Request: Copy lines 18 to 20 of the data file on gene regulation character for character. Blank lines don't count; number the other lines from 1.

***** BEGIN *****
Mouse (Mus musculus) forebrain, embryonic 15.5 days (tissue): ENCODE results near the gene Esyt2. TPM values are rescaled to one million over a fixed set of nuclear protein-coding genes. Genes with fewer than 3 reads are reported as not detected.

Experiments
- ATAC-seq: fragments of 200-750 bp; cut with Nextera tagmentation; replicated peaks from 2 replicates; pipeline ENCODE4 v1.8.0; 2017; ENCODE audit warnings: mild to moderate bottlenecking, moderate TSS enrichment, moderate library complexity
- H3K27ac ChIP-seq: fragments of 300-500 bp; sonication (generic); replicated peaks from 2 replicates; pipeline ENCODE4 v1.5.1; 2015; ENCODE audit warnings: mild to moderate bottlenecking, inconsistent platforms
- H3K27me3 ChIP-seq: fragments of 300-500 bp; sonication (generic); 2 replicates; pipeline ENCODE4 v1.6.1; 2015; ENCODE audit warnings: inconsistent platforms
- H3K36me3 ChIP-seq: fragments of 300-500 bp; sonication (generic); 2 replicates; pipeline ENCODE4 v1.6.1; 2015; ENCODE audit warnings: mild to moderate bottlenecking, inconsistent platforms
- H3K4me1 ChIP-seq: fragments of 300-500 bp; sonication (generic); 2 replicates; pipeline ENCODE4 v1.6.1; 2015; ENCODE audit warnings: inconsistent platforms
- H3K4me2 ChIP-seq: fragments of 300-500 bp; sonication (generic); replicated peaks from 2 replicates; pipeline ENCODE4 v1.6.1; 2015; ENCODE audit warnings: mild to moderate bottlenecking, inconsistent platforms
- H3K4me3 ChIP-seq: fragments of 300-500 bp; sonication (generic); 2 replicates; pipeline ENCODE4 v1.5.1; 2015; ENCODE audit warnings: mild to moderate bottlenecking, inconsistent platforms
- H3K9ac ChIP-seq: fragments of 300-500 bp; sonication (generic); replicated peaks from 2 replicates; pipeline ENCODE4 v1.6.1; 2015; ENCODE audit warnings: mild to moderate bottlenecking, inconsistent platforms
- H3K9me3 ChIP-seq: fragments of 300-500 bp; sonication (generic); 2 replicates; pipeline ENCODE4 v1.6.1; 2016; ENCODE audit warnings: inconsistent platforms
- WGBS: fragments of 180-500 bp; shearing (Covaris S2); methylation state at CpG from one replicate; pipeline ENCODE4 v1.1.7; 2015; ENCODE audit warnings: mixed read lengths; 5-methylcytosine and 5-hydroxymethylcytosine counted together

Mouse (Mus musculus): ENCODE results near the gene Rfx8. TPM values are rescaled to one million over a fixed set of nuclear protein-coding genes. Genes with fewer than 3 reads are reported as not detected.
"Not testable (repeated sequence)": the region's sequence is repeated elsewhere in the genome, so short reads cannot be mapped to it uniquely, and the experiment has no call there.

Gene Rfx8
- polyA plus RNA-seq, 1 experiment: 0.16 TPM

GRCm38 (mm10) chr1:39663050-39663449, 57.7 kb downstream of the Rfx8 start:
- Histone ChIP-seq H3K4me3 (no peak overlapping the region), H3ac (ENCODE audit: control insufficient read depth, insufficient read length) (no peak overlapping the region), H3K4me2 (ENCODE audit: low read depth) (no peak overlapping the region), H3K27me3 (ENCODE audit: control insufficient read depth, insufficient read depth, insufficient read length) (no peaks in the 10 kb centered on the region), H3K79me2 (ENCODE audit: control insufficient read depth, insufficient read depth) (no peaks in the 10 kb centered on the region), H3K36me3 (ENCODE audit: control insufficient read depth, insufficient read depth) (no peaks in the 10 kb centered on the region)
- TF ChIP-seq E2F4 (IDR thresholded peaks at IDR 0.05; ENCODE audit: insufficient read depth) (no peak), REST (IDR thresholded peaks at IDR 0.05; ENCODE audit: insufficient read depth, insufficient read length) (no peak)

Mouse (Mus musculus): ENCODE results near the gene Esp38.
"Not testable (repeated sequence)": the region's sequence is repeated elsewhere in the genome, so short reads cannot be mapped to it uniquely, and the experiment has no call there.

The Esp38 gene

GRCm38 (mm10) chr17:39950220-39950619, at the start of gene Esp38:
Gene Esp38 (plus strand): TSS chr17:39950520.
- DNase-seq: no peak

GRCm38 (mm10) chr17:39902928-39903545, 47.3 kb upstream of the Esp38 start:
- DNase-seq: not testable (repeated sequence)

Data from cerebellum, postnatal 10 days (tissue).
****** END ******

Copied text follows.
- Histone ChIP-seq H3K4me3 (no peak overlapping the region), H3ac (ENCODE audit: control insufficient read depth, insufficient read length) (no peak overlapping the region), H3K4me2 (ENCODE audit: low read depth) (no peak overlapping the region), H3K27me3 (ENCODE audit: control insufficient read depth, insufficient read depth, insufficient read length) (no peaks in the 10 kb centered on the region), H3K79me2 (ENCODE audit: control insufficient read depth, insufficient read depth) (no peaks in the 10 kb centered on the region), H3K36me3 (ENCODE audit: control insufficient read depth, insufficient read depth) (no peaks in the 10 kb centered on the region)
- TF ChIP-seq E2F4 (IDR thresholded peaks at IDR 0.05; ENCODE audit: insufficient read depth) (no peak), REST (IDR thresholded peaks at IDR 0.05; ENCODE audit: insufficient read depth, insufficient read length) (no peak)

Mouse (Mus musculus): ENCODE results near the gene Esp38.